The FLEXTURBINE consortium is built around an industrially initiated nucleus: Core representatives of the European turbine industry have joined forces and involved leading European universities and research institutes to address the identified research and technology questions. They will cooperate to achieve the project objectives, sharing experience and know-how and developing results with complementary skills. The following figure outlines the contributions of each partner to the FLEXTURBINE topics and the impact on the future market drivers for flexible energy generation.
The consortium setup comprises all steps of the value chain and thus ensures that the technology is applied as soon as possible. The industrial design capabilities are complemented by selected high profile university departments, which are also involved in modelling activities as well as in preforming rig and component tests.
Karlsruhe Institute of Technology is a renowned technically oriented German university
registered as a public body carrying out research and education. Nearly 600 employees are working in research projects and teaching and 24 500 are currently enrolled. The Institute of Thermal Turbomachinery, headed by Prof. Dr.-Ing. Hans-Jörg Bauer, has several decades of experience in conducting research projects in the field of thermal turbomachinery, e.g. heavy duty gas turbines, steam turbines, jet engines, in various frameworks (national, EU, international). Approximately 25 highly skilled scientific researchers are responsible for various projects dealing with air & oil systems in gas turbines, cooling issues and combustion & 2-phase flow. In order to develop and assess new design concepts for turbomachinery components experimental as well as numerical investigation are carried out and new methodologies are being established. The in-house machine shop and electrical workshop provide a profound base for the manufacturing of parts for the complex test rigs.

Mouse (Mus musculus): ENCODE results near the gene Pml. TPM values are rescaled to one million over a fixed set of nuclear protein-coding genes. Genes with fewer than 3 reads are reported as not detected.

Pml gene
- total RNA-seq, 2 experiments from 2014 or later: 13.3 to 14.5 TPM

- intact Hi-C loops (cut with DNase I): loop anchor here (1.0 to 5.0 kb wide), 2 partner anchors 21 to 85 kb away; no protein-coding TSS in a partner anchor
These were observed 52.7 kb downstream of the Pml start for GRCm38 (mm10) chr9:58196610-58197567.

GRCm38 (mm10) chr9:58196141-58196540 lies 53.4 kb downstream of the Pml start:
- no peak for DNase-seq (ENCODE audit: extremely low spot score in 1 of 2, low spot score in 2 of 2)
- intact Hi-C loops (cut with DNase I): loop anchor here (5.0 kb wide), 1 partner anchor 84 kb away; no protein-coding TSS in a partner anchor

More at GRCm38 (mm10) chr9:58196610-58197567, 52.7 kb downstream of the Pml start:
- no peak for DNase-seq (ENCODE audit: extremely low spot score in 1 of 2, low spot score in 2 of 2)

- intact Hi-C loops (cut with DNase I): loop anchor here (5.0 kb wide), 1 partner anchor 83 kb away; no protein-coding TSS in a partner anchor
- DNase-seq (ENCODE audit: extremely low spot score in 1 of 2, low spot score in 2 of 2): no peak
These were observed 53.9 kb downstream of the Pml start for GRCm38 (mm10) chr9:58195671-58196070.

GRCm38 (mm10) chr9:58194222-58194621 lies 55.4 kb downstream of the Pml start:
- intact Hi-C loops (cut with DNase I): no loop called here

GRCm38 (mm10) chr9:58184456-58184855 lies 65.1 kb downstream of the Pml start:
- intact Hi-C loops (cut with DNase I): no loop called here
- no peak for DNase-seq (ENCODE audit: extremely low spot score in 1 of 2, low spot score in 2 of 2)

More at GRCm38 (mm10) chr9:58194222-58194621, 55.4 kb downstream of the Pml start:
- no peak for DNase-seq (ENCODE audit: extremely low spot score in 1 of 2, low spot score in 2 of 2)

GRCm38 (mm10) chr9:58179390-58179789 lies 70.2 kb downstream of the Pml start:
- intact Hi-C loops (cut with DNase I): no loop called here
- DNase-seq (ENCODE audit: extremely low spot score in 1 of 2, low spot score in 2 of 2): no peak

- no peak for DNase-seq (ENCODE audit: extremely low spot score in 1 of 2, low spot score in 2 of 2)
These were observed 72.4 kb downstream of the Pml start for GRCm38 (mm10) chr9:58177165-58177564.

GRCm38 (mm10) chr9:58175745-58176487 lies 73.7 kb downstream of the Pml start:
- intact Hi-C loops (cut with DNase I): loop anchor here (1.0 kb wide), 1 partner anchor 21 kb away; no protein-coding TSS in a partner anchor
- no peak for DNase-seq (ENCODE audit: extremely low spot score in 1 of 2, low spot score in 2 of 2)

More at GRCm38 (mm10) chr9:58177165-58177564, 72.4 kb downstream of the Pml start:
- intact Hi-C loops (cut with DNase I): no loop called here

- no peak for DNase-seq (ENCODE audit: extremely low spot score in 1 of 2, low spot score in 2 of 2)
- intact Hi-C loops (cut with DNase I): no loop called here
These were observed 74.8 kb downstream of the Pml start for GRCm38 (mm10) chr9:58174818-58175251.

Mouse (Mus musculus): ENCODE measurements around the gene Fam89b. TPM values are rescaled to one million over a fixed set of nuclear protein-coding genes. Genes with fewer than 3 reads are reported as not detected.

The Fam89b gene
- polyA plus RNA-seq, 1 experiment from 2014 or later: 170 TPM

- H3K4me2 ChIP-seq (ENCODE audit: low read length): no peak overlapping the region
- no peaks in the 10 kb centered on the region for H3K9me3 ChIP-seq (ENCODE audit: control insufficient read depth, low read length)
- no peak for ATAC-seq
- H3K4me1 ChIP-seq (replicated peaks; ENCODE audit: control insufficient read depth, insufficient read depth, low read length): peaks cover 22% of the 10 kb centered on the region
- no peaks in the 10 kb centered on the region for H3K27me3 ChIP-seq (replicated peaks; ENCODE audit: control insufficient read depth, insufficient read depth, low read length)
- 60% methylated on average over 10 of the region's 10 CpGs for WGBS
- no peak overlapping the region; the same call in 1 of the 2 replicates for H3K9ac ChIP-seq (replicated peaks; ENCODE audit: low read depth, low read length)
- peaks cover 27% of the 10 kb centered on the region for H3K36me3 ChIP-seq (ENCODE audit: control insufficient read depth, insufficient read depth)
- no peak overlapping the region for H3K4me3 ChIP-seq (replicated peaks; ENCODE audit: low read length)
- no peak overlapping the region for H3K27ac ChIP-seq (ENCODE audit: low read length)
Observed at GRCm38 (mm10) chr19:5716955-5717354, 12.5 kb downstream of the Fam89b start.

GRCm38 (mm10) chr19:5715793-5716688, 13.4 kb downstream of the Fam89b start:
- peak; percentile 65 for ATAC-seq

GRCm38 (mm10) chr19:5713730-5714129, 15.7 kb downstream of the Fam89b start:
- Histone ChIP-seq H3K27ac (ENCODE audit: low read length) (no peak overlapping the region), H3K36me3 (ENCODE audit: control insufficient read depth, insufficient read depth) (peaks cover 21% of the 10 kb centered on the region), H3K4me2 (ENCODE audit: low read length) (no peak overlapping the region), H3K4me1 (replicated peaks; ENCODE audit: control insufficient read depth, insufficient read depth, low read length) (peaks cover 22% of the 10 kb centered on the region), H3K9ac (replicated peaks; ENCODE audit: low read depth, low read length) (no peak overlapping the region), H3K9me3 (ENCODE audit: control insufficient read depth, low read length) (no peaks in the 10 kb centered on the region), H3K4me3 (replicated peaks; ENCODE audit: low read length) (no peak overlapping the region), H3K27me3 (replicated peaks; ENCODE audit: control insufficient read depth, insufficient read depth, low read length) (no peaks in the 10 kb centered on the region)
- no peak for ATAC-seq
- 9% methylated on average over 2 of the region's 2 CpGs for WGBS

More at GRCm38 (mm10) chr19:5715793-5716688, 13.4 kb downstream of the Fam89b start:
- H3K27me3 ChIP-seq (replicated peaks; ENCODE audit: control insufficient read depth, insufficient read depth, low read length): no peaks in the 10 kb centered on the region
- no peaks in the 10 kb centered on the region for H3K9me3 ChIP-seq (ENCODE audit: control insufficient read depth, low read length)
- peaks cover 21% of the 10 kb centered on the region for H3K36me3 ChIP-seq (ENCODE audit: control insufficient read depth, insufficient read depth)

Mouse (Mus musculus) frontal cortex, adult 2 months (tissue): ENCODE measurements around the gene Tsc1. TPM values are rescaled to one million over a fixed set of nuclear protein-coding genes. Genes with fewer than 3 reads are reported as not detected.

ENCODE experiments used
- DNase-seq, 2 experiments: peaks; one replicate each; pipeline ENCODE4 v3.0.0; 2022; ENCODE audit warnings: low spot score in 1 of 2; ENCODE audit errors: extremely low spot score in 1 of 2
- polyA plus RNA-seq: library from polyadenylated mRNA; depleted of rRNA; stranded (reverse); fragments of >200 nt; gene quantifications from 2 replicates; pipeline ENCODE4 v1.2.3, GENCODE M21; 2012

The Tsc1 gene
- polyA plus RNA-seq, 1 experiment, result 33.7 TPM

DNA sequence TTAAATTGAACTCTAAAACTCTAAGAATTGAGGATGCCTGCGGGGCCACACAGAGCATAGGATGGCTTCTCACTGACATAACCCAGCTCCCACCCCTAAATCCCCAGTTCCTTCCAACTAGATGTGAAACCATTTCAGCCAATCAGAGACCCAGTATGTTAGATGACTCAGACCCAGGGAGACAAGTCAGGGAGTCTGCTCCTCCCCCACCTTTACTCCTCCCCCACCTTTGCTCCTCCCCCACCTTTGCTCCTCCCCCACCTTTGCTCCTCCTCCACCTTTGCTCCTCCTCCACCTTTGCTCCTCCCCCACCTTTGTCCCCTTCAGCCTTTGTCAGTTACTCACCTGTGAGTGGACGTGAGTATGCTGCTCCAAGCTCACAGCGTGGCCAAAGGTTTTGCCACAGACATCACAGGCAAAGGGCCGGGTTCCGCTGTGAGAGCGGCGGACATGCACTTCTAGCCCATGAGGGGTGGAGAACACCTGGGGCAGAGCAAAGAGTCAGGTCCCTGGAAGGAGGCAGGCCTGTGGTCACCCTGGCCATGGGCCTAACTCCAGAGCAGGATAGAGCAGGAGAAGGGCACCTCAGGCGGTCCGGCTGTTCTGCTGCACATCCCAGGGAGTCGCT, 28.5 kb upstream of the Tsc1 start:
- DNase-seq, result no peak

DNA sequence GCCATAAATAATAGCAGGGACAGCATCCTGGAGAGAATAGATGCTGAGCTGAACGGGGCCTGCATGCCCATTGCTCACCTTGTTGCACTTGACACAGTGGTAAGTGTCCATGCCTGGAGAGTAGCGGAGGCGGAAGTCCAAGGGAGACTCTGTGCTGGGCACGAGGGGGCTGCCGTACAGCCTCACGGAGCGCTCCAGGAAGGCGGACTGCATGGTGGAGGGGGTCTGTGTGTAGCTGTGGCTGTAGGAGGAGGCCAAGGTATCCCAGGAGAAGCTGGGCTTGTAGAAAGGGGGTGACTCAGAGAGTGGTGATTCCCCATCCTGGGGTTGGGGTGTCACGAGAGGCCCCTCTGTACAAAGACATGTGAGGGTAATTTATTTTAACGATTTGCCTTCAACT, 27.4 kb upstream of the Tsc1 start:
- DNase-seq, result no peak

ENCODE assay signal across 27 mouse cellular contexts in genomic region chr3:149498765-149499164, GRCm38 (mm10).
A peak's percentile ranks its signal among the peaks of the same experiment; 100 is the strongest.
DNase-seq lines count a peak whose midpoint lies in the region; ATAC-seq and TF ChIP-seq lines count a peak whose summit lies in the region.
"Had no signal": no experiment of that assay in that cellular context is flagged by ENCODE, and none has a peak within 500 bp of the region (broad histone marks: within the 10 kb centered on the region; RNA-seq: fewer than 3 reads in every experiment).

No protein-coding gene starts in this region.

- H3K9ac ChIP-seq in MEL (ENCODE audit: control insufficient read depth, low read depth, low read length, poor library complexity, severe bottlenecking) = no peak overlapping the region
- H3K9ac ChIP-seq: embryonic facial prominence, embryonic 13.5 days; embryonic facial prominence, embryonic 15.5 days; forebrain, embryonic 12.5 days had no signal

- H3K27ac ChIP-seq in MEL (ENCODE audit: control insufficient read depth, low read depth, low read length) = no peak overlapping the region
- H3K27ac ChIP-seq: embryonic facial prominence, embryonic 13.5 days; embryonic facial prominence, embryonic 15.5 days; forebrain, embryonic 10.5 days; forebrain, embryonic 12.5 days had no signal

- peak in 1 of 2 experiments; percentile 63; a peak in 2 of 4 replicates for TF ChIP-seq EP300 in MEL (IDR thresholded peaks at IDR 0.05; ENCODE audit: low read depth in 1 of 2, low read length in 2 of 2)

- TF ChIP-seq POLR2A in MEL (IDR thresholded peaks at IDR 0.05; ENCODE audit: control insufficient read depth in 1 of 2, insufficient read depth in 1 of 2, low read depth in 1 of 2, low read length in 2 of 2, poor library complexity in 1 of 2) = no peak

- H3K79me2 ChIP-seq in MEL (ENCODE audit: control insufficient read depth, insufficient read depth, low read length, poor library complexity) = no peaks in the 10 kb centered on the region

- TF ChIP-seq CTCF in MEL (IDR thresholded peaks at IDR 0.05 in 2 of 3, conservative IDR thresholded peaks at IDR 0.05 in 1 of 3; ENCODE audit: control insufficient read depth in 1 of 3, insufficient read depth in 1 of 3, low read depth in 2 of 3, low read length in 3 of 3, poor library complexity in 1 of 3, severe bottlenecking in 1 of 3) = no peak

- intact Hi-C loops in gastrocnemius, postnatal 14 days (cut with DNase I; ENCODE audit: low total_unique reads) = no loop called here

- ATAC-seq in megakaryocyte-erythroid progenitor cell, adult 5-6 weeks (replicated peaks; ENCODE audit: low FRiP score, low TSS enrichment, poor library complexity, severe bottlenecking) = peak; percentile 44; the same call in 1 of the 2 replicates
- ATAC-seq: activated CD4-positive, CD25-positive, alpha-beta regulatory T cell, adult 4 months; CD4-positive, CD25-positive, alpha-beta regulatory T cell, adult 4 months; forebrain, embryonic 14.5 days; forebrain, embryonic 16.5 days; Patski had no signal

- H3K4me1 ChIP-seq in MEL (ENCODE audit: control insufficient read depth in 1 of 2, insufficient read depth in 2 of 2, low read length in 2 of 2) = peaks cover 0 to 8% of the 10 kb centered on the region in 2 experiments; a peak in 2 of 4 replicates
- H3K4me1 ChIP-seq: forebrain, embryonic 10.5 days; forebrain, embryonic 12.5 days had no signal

KIT will design and set up a static test rig for testing static high temperature seals. Test will be carried out and
the results will be evaluated with the goal to assess leakage and temperature of the seals. Therefore, KIT will actively participate in work package Seal and bearing designs (WP3).
With focus on improved life cycle validation, the required more intensive cyclic operation can be managed. Sealing behaviour over time will support slower engine degradation, meaning staying with high efficiencies and low emissions over a longer time
Head of the Institute for Thermal Turbomachinery (ITS) at KIT with more than
20 years of experience in the gas turbine R&D business.
Head of the Air & Oil Systems research group at KIT-ITS for 1.5 years.
More than 7 years of experience in the gas turbine area.